This is the first hearing with Maloney as chairwoman of the Oversight and Reform Committee following the death of Rep. Elijah Cummings (D — MD) last fall.
Both in hearings last year and in the one held today, Democrats and Republicans agreed about a need for policy to regulate the use of facial recognition software use in society.
“I think that this is where conservatives and progressives come together, and it’s on defending our civil liberties, it’s on defending our Fourth Amendment rights, and it is that right to privacy. And I agree with the chairwoman, and the ranking member [Rep. Jimmy] Gomez and others on the other side of the aisle — we’ve had really good conversations about addressing this issue,” Rep. Mark Meadows (R — NC) said.
Cummings and ranking member Rep. Jim Jordan (R — OH) were reportedly working on bipartisan facial recognition reform legislation, but the future of a substantial bill was in question late last year due to Cummings’ death and division over issues like impeachment.
Last week, the Trump administration released regulatory AI guidelines to steer the actions of federal agencies creating policy for the private sector and encourage adoption of similar guidelines nations around the world.
In contrast to a warning against overregulation former Google CEO Eric Schmidt made recently, experts testifying before Congress in both meetings urged lawmakers to regulate use of facial recognition.
In opening remarks today, Jordan — a Republican well known for his defense of President Trump against impeachment — said he has “no intention of hampering technological advancements of the private sector” but called facial recognition regulation an issue that transcends politics. He said action must be taken to ensure protection of individual rights, and that, for example, its use should be unlawful at protests or political rallies.
“It doesn’t matter if it’s a President Trump rally or a Bernie Sanders rally, the idea of American citizens being tracked and cataloged for merely showing their faces in public is deeply troubling,” he said.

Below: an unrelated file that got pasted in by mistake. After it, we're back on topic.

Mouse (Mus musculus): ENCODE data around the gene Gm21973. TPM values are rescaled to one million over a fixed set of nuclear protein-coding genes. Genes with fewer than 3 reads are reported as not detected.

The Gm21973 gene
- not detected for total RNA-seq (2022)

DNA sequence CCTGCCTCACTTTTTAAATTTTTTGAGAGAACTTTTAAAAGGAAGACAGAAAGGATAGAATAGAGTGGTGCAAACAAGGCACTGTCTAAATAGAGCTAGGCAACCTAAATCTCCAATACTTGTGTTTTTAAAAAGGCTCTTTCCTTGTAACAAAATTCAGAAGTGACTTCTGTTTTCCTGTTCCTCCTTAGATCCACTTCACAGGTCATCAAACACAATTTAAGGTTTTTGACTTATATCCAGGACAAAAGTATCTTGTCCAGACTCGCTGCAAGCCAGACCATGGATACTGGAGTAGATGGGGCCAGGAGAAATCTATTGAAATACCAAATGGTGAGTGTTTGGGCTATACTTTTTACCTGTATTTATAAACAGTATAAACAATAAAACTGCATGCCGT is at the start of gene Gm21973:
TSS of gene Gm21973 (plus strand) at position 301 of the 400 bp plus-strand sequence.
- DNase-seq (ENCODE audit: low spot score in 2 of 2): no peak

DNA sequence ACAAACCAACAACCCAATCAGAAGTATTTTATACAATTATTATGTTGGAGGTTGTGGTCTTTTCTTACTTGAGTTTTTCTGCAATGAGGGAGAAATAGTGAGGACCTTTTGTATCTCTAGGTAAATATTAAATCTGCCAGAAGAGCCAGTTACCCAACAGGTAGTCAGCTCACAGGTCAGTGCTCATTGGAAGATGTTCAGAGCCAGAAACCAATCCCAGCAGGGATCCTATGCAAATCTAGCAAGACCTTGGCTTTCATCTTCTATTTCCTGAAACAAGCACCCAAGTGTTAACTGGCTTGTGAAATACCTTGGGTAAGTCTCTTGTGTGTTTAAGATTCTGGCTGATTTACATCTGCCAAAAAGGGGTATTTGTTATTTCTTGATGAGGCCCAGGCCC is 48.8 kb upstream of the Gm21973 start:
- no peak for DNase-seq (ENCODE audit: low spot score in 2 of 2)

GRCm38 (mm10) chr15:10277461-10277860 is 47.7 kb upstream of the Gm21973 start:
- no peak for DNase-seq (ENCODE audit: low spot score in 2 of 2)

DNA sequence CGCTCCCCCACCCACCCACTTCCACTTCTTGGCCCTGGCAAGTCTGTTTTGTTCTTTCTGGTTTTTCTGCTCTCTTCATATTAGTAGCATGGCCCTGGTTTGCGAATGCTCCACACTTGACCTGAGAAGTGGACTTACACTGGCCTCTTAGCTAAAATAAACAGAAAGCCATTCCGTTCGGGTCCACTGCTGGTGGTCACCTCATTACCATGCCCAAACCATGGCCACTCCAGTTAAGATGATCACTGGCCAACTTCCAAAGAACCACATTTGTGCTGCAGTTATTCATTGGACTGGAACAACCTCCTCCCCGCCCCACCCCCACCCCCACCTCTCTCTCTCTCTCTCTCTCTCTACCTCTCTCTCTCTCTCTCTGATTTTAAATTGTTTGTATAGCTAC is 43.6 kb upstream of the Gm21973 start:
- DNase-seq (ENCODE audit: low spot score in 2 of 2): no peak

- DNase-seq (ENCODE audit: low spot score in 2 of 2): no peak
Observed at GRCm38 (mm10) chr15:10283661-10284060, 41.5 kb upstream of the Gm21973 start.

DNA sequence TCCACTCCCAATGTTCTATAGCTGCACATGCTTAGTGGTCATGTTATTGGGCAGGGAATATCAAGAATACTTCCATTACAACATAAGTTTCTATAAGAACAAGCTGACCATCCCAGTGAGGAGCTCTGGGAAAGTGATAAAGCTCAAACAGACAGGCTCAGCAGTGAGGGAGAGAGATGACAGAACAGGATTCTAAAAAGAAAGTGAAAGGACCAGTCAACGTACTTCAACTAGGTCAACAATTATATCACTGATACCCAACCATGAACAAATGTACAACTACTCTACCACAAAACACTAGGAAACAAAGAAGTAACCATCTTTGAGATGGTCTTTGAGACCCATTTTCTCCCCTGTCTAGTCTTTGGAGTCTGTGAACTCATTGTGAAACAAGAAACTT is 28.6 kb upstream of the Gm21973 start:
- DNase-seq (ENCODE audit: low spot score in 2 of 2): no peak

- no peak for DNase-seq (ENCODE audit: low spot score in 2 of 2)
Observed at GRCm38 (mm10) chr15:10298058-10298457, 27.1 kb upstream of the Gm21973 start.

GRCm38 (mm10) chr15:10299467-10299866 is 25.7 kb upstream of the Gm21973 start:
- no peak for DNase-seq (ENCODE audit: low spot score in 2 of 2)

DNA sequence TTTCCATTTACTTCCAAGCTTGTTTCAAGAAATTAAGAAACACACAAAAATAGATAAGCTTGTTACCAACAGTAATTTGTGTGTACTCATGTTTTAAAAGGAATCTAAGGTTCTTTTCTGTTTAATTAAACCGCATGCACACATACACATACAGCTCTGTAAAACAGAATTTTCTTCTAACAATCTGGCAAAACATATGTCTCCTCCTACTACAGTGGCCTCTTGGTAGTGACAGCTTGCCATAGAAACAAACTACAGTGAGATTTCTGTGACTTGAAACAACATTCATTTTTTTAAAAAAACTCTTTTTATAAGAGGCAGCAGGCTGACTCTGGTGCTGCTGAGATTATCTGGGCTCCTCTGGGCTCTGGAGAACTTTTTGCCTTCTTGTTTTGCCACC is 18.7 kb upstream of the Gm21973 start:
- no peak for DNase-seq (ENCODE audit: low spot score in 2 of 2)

“The urgent issue we must tackle is reining in the government’s unchecked use of this technology when it impairs our freedoms and our liberties. Our late chairman Elijah Cummings became concerned about government use of facial recognition technology after learning it was used to surveil protests in his district related to Freddie Gray. He saw this as a deeply inappropriate encroachment on the freedom of speech and association, and I couldn’t agree more,” Jordan said.
Jordan would go on to say facial recognition regulation should begin with an evaluation of how it’s used by federal government entities and a halt of any expansion of facial recognition use by the federal government.
Companies like Microsoft and Amazon have asked lawmakers to regulate use of the technology. However, Amazon shareholders voted last May to reject a proposal to halt sale of Amazon’s facial analysis software Rekognition to governments. Weeks later, AWS CEO Andy Jassy said Amazon will sell facial recognition technology to any government.
In another hearing last spring, experts testified that the majority of state and local law enforcement agencies have no standards for the use of facial recognition to identify suspects. The FBI received criticism from members of Congress in a hearing in June for its failure to comply with Government Accountability Office (GAO) recommendations first made in 2016 to adopt auditing and assessment standards for its system that uses driver’s license photos from dozens of states across the country.
The first item chairwoman Maloney placed on the record in the meeting today was an ACLU study about misidentification of members of Congress by Amazon’s Rekognition as criminals. One of those misidentified in the ACLU exercise was Rep. Gomez (D — CA). Amazon came up more than any other tech giant during the hearing, and Gomez said Amazon’s aggressive promotion of the tech and the vote by Amazon shareholders last year emboldened his belief in a need for regulation.